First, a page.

French Food and Restaurant Group Speaking Project: Students have learned all the vocabulary for food, drinks, and ordering in a restaurant and now it is time to assess their speaking proficiency. This group project is perfect and super fun for the students! They must create a menu (writing practice) and write and act out a conversation in a restaurant (writing and speaking practice). Students must also use the structure of the immediate future: aller + infinitive. Resources include student instructions in French and English, relevant vocabulary, categories students will be graded on, and a detailed rubric for the presentation / skit.
FRENCH FOOD AND RESTAURANT GROUP SPEAKING PROJECT INCLUDES THE FOLLOWING RESOURCES:
- Une conversation dans un restaurant Instructions for students in French: Student are to work in groups of three or four. Students will create a menu, then write a conversation that takes place in a restaurant. One person is the server and the others order from the menu and discuss anything they like. They must use props and must include sentences with the structure, “ALLER + INFINITIF” (Qu’est-ce que tu vas commander ? Tu vas manger ?)
- Above instructions in English
- Le professeur notera sur : Five categories upon which students will be graded
- Vocabulaire important : 16 vocabulary words related to ordering in a restaurant or cafe and the restaurant experience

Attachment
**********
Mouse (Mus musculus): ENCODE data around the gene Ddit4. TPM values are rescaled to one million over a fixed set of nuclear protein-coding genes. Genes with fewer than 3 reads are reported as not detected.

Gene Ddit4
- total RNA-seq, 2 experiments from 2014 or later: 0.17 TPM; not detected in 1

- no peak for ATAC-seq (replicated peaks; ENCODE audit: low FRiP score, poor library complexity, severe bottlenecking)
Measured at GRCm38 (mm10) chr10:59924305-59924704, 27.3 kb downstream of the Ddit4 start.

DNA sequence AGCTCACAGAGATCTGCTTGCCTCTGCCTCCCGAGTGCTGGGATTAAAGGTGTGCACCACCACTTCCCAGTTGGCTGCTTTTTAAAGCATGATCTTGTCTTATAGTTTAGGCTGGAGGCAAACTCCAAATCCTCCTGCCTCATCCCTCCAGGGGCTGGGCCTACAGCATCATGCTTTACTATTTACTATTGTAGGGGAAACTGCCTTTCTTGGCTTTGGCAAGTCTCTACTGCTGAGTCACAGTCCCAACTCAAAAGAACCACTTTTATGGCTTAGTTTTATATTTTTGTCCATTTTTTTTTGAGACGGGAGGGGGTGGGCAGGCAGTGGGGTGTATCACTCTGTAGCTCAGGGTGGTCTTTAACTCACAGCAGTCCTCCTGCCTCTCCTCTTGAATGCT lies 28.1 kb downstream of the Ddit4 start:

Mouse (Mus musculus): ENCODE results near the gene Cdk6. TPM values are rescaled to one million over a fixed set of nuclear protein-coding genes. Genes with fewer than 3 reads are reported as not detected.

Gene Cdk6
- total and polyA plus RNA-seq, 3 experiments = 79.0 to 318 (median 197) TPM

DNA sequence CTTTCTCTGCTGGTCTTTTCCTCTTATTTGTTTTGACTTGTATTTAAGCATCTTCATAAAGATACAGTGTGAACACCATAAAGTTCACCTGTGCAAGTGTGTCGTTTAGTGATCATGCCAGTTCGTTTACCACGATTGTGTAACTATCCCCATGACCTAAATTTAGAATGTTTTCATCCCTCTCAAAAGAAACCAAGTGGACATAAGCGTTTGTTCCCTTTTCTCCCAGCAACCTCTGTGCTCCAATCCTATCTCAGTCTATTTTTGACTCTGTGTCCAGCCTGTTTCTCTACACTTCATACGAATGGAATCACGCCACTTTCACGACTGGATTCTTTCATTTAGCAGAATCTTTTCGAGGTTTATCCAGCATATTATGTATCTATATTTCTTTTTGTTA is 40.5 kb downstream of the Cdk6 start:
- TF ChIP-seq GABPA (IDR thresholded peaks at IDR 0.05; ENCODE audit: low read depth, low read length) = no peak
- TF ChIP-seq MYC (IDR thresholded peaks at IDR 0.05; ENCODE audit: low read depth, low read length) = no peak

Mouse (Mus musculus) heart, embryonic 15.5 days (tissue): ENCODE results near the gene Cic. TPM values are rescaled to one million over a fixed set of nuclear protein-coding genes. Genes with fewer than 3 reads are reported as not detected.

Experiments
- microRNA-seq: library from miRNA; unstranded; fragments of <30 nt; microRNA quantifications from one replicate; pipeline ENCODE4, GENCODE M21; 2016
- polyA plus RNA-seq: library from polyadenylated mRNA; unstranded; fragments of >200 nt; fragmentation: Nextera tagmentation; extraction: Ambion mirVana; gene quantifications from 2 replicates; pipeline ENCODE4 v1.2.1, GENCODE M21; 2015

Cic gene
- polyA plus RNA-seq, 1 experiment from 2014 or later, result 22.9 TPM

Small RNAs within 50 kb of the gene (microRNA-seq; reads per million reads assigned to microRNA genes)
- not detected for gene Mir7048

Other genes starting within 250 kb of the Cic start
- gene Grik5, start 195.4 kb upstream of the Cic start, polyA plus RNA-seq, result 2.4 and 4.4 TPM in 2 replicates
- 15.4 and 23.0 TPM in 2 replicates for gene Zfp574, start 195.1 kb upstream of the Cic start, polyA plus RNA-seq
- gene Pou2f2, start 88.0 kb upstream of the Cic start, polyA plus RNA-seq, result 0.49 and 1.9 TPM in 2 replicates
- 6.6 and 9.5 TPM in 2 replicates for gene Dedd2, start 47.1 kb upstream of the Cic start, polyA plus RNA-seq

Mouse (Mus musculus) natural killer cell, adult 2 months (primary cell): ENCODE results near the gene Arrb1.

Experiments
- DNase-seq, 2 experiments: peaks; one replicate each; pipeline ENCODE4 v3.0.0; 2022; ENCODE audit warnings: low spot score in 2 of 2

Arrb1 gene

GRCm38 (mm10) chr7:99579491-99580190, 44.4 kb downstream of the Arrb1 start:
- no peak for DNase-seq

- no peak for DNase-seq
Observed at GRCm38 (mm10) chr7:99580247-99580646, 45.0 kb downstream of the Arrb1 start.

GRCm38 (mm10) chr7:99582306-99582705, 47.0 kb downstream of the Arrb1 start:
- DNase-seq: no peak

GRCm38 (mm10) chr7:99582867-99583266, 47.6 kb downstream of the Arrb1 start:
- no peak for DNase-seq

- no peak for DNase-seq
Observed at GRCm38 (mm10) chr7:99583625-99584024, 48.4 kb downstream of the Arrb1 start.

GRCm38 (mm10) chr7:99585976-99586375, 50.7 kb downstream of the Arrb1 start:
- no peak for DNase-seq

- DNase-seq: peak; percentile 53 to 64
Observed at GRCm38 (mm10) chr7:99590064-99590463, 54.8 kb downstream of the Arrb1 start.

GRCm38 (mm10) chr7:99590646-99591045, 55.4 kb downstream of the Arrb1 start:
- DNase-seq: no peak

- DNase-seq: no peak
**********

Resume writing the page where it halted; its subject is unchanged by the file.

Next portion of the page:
- La rubrique : Six categories upon which students will be graded and what they need to do to achieve each grade: A, B, C, D, or F. Rubric is in English.
- Student Handout with 98 vocabulary words and phrases some of which are:
Le petit déjeuner, le déjeuner, le dîner, la collation, and all foods in each category for breakfast, lunch, snack, and dinner
Related expressions and words such as: La nourriture; beurk!; J’adore!; C’est bon pour la santé ; C’est mauvais pour la santé ; J’ai faim ; J’ai soif.
- Student Handout with conjugations of the following verbs: boire, vouloir, detester, preferer, manger
- Student Handout showing the masculine and feminine form of “some” ion French: du, de la, with examples in context comparing the use of the partitive and the definite article (Je veux UN poulet. Je veux DU poulet.) and the use of “de” for the negative. (Je ne veux pas DE pain.)
THESE ACTIVITIES ARE INCLUDED IN THE FOLLOWING MONEY-SAVING BUNDLES:
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My students loved the French Food and Restaurant Project and yours will too!
Do you know what other activity students LOVE and will BEG to do again and again? Digital escape rooms. Click on the following link to learn more about them: 5 Reasons to Use Popular Digital Escape Rooms in World Language